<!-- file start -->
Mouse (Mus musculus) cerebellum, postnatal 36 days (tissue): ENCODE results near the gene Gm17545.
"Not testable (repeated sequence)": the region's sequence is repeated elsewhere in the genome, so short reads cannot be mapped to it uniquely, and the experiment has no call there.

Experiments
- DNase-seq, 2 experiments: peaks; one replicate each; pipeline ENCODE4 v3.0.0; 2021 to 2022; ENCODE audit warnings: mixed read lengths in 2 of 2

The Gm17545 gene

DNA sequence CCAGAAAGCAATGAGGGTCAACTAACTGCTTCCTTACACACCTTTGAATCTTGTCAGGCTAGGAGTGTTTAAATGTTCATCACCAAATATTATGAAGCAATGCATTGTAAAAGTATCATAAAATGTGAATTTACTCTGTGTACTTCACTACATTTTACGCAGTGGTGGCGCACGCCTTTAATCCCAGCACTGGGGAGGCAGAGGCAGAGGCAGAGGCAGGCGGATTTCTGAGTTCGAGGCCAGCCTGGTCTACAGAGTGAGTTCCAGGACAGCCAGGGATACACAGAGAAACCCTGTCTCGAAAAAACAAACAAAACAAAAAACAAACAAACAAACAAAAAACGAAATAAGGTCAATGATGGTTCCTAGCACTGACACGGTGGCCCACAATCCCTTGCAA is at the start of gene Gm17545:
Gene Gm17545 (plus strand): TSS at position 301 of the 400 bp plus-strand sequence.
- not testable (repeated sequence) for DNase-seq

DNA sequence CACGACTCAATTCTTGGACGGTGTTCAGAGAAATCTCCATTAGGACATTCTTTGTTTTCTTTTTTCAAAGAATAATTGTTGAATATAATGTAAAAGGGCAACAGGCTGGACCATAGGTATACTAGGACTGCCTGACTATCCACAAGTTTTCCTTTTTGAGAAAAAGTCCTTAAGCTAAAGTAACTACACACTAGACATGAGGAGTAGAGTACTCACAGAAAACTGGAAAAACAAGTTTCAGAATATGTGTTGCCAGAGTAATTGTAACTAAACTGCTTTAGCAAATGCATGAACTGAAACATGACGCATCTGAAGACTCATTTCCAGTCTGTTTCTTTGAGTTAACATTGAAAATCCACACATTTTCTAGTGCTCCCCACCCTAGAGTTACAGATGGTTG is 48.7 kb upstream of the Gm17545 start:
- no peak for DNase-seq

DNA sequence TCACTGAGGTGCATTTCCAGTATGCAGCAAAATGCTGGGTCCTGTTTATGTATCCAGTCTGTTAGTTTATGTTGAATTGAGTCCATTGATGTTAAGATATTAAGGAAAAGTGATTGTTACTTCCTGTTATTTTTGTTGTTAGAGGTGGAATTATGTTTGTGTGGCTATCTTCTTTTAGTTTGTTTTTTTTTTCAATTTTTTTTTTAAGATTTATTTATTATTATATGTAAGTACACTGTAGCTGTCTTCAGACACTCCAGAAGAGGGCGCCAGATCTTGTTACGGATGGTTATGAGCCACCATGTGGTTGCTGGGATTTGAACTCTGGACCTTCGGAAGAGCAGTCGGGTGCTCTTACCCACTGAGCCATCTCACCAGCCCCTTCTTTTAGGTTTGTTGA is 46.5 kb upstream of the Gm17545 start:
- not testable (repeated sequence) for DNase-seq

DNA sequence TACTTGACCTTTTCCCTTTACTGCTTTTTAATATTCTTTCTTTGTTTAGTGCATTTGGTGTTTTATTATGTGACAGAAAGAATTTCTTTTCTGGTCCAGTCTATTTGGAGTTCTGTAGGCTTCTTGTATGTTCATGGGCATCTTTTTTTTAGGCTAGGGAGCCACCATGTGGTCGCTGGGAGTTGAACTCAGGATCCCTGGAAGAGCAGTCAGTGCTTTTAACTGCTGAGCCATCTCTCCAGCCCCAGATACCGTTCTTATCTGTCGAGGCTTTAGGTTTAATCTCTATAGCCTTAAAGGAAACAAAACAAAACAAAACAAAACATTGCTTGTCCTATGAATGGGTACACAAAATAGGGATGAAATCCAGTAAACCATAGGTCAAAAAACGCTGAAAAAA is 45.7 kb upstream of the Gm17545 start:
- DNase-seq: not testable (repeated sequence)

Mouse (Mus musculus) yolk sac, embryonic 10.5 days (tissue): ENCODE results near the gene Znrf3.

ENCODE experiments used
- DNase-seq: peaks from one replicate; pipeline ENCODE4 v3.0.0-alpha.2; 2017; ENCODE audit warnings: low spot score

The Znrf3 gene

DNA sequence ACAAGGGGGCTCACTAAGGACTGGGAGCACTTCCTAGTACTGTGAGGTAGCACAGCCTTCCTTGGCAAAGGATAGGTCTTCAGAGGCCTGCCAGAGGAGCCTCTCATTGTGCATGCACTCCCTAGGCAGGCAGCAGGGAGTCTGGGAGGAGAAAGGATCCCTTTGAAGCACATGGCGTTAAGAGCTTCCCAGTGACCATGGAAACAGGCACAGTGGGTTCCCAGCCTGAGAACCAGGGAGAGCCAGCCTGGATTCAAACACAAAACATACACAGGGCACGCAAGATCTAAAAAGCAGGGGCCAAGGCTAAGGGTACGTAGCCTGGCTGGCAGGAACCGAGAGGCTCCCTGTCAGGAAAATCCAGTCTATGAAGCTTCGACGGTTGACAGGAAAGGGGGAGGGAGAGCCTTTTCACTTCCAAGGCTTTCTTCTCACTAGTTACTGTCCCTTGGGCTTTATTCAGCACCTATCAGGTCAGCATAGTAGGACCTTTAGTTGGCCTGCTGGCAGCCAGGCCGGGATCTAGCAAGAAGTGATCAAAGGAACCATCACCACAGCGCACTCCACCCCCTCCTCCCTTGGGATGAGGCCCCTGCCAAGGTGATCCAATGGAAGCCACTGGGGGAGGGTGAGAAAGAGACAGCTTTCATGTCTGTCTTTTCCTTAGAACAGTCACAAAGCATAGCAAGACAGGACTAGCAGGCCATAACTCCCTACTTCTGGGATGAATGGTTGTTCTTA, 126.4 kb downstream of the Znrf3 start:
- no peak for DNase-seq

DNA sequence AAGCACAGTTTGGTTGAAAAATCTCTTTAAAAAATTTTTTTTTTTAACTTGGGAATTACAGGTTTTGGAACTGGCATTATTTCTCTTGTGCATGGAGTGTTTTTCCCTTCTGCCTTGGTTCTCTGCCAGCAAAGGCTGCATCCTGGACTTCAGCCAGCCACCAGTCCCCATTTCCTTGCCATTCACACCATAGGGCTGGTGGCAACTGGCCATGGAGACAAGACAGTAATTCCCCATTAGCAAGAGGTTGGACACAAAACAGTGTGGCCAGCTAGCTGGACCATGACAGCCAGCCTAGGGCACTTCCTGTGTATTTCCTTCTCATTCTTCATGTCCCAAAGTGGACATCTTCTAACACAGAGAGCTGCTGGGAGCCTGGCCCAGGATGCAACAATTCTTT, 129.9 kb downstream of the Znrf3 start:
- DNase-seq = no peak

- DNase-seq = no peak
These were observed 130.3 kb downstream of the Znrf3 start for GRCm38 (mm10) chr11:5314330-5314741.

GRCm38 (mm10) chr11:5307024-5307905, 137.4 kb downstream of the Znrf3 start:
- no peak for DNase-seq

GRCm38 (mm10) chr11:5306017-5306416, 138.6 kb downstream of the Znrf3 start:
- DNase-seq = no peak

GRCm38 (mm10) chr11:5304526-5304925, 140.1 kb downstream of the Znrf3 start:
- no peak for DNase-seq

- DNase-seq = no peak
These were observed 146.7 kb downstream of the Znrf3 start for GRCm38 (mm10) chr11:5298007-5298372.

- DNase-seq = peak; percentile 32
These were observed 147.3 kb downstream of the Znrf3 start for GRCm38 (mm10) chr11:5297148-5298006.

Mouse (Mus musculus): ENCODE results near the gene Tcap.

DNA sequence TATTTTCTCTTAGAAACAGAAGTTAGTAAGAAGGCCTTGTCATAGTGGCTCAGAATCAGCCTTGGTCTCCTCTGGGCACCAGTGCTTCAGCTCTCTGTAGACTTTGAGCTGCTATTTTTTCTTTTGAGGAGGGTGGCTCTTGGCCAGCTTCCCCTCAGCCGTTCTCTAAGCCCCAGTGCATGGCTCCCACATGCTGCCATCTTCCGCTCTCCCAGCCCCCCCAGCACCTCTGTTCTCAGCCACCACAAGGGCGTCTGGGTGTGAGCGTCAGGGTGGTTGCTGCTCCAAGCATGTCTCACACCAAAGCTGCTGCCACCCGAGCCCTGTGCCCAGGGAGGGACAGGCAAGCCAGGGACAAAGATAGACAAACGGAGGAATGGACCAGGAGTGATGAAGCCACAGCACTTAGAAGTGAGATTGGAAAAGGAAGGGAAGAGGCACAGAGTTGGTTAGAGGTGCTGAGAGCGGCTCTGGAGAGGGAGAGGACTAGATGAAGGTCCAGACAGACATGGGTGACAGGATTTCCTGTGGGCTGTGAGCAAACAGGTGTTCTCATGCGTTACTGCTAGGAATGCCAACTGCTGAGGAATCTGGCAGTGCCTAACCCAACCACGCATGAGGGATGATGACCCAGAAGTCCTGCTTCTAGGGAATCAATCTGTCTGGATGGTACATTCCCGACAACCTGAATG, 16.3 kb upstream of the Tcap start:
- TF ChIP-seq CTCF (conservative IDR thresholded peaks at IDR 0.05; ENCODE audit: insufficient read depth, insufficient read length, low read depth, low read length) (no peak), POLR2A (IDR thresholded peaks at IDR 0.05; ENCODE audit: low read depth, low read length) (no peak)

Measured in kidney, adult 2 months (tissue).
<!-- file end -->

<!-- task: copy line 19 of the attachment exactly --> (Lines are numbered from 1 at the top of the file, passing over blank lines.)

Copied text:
DNA sequence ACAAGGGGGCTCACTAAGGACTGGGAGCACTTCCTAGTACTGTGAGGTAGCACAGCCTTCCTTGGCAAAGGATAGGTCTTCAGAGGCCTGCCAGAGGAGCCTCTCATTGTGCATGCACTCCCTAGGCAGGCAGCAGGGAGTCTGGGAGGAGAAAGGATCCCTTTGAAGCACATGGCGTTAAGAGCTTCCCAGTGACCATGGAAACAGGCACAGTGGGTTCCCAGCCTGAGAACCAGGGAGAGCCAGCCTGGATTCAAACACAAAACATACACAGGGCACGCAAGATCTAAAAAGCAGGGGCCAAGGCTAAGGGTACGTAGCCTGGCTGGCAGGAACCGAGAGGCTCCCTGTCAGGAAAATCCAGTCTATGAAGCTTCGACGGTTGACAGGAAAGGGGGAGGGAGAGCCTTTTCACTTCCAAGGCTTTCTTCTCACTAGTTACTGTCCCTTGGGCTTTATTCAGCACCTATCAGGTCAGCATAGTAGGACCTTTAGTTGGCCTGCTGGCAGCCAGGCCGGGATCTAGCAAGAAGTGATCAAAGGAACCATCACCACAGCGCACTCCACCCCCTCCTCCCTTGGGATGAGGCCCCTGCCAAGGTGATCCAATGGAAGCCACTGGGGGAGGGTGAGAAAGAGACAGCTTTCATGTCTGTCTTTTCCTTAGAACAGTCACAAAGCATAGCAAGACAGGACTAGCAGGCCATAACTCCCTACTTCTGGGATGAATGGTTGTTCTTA, 126.4 kb downstream of the Znrf3 start: